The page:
1. Make sure you attend the court at the time and date nominated on the complaint and summons.
- If you are unsure what time or date you need to appear, contact the courthouse or police.
- If you were arrested and are on bail, you will have to attend in person even if you have a solicitor. If you do not attend, a warrant could be issued for your arrest.
- If you are not on bail and cannot attend, you should contact the court as soon as possible to see what you will need to do. You will need to have a good reason as to why you cannot attend.
- If you are unsure what facts the police will be relying on, SECLS can request a copy of the Apprehension Report for you. If you were charged on summons (not arrested) this information may only be available a few days before the first court day. Alternatively you can write to the prosecutor and ask that a copy be provided to you.
2. Dress neatly.
- Make sure you are not wearing a cap. Tuck your shirt in. Do not chew gum.
3. Be early!
- Arrive at least 10 minutes early. Make sure you are not carrying articles such as pocketknives, as you will go through security at the front door.
- Go to the courtroom – it will probably be upstairs if you are appearing in the Mount Gambier court.
4. Announce your arrival
- Approach the Court Orderly, who will be seated at a table outside the courtroom. Tell the Orderly your name, whether you have a lawyer representing you and what you are going to do (guilty plea, seeking an adjournment, not guilty plea).
- If the matter is not a Youth Court matter, you should be able to sit in the courtroom once it is opened. Other wise you can remain outside the courtroom and wait until your name is called. If you are unsure about whether you can enter the courtroom, ask the Orderly.
5. In the Court
- When your matter is called, enter the courtroom and stand where directed by the Orderly. In the Mount Gambier court there is a white cross on the floor at the end of the table. The Police Prosecutor will be seated at the other end of the table.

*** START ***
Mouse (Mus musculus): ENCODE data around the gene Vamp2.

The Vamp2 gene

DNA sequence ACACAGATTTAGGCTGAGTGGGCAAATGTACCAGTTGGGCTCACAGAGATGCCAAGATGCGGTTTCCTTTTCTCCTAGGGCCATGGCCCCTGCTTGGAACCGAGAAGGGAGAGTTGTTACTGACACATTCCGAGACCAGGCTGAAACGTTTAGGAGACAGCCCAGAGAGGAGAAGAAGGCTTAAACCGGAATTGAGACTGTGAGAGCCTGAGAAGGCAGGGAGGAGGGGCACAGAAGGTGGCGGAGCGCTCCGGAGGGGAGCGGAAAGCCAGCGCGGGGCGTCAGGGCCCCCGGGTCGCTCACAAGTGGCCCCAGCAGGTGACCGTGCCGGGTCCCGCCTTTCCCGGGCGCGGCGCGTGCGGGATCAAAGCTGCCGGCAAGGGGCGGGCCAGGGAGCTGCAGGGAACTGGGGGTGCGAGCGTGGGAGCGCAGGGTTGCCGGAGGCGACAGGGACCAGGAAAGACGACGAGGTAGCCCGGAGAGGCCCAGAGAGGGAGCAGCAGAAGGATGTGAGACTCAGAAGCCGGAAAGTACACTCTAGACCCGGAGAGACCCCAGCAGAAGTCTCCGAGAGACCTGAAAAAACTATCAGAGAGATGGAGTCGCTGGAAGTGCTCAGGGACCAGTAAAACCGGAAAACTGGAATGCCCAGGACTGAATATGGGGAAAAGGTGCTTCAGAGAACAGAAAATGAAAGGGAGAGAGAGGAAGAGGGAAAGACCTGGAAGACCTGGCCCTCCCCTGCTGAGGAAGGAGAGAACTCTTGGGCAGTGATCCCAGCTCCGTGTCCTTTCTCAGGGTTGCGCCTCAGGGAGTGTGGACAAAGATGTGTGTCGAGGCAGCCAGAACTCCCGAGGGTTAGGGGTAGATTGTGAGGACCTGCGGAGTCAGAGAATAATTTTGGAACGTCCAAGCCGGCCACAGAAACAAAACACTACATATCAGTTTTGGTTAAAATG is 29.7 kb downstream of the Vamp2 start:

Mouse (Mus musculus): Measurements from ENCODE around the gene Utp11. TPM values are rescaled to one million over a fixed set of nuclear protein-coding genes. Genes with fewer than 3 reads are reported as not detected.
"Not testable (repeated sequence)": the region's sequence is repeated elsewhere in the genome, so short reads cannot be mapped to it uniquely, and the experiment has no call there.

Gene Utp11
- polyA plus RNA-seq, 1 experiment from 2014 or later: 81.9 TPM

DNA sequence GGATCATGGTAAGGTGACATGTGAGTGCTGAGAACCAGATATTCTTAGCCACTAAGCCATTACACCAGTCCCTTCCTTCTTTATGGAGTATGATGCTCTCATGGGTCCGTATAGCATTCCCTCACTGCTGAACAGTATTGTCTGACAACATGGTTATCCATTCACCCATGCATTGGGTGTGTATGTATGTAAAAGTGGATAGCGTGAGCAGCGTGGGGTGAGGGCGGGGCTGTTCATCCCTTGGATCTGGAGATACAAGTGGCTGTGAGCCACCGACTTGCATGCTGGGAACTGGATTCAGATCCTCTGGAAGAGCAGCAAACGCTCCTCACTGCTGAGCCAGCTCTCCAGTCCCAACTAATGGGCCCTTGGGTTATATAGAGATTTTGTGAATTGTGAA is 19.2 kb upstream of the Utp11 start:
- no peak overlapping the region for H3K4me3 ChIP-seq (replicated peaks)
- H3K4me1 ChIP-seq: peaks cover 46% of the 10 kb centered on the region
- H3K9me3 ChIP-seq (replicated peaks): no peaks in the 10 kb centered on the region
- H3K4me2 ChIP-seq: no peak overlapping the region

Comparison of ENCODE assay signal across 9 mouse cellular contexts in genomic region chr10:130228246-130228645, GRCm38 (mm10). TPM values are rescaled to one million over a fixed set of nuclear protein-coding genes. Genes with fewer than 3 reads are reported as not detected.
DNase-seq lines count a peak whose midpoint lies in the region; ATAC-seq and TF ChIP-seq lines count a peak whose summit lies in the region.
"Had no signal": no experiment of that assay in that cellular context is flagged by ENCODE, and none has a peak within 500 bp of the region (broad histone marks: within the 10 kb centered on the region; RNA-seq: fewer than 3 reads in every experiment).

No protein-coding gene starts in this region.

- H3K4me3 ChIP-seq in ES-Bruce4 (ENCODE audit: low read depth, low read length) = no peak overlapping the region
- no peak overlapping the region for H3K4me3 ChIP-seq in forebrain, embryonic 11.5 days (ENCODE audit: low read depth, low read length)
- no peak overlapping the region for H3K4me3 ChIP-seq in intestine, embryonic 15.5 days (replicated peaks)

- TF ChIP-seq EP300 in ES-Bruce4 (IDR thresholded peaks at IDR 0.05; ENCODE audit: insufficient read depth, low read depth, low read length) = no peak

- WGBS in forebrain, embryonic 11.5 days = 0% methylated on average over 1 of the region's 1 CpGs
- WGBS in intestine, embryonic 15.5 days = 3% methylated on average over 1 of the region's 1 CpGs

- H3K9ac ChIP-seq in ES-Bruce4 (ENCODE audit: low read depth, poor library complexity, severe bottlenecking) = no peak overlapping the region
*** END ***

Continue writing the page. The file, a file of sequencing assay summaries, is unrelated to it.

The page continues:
- The charge/ s will then be read out by the Magistrate or his clerk.
- You will then be asked to plead. If you are going to plead guilty say “Guilty Your Honour”. If there is more than one offence you may be asked how you are going to plead to each of them. Wait until the Magistrate has finished speaking before responding. Do not interrupt the Magistrate.
- The Police Prosecutor will then read out the offence details to the Court. They will also advise the Magistrate about any other relevant offence you have committed in the past. Do not interrupt the Prosecutor.
- You will then get the opportunity to speak. You should address the Magistrate as “Your Honour”. You should look at the Magistrate when you speak. Speak clearly, and do not use any foul language.
Things you should consider telling the Court are:
- Any reason as to why you may have committed the offence
- Any excuse as to why you have behaved in such a way
- Whether you have made amends or apologised to the victim (if this applies)
- That you are sorry for committing the offence
- Whether you knew you were committing an offence
- Whether you are currently unemployed or on a low income
- If you face losing your licence, whether you need your licence for work and what effect a loss of licence will have
- Whether you would prefer to do Community Service rather than pay a fine
- If the offence is minor and you have not committed the same or a similar offence before, you can ask the Magistrate to consider not recording a conviction. This is especially important if a conviction may affect your job
- Any other information which may have a bearing on the matter ie family situation, where and whom you live with, marital breakdown etc.
The Magistrate will then make judgement and order a penalty.
You will receive the relevant paperwork from the Court Orderly as you leave the courtroom. You can ask at the front desk about options to pay fines.
Please note this information sheet is a guide only. If you have any queries or concerns you should seek legal advice. If necessary you can ask the Magistrate to adjourn the matter so you can seek legal advice.